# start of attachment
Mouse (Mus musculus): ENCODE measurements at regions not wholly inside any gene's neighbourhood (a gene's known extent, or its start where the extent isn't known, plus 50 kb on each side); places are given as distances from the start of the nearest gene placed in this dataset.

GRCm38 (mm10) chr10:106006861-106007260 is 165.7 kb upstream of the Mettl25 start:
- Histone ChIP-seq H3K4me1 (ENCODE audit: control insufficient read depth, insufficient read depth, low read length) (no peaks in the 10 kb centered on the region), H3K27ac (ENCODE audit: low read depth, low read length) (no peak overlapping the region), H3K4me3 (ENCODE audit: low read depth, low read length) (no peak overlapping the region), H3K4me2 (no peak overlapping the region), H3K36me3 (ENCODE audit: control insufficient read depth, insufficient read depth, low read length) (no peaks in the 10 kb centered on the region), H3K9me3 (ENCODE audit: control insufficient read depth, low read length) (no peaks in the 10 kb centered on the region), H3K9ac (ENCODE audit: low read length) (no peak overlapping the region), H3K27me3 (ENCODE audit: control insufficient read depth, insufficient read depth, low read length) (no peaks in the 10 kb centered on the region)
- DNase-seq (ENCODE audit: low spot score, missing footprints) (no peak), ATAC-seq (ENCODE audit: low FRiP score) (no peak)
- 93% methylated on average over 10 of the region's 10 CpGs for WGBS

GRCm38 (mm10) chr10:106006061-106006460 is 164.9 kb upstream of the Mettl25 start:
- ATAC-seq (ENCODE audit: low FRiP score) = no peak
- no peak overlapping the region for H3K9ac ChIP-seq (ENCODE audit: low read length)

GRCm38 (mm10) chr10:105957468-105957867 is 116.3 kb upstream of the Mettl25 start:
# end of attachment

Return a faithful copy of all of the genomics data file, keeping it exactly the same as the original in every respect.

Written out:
Mouse (Mus musculus): ENCODE measurements at regions not wholly inside any gene's neighbourhood (a gene's known extent, or its start where the extent isn't known, plus 50 kb on each side); places are given as distances from the start of the nearest gene placed in this dataset.

GRCm38 (mm10) chr10:106006861-106007260 is 165.7 kb upstream of the Mettl25 start:
- Histone ChIP-seq H3K4me1 (ENCODE audit: control insufficient read depth, insufficient read depth, low read length) (no peaks in the 10 kb centered on the region), H3K27ac (ENCODE audit: low read depth, low read length) (no peak overlapping the region), H3K4me3 (ENCODE audit: low read depth, low read length) (no peak overlapping the region), H3K4me2 (no peak overlapping the region), H3K36me3 (ENCODE audit: control insufficient read depth, insufficient read depth, low read length) (no peaks in the 10 kb centered on the region), H3K9me3 (ENCODE audit: control insufficient read depth, low read length) (no peaks in the 10 kb centered on the region), H3K9ac (ENCODE audit: low read length) (no peak overlapping the region), H3K27me3 (ENCODE audit: control insufficient read depth, insufficient read depth, low read length) (no peaks in the 10 kb centered on the region)
- DNase-seq (ENCODE audit: low spot score, missing footprints) (no peak), ATAC-seq (ENCODE audit: low FRiP score) (no peak)
- 93% methylated on average over 10 of the region's 10 CpGs for WGBS

GRCm38 (mm10) chr10:106006061-106006460 is 164.9 kb upstream of the Mettl25 start:
- ATAC-seq (ENCODE audit: low FRiP score) = no peak
- no peak overlapping the region for H3K9ac ChIP-seq (ENCODE audit: low read length)

GRCm38 (mm10) chr10:105957468-105957867 is 116.3 kb upstream of the Mettl25 start: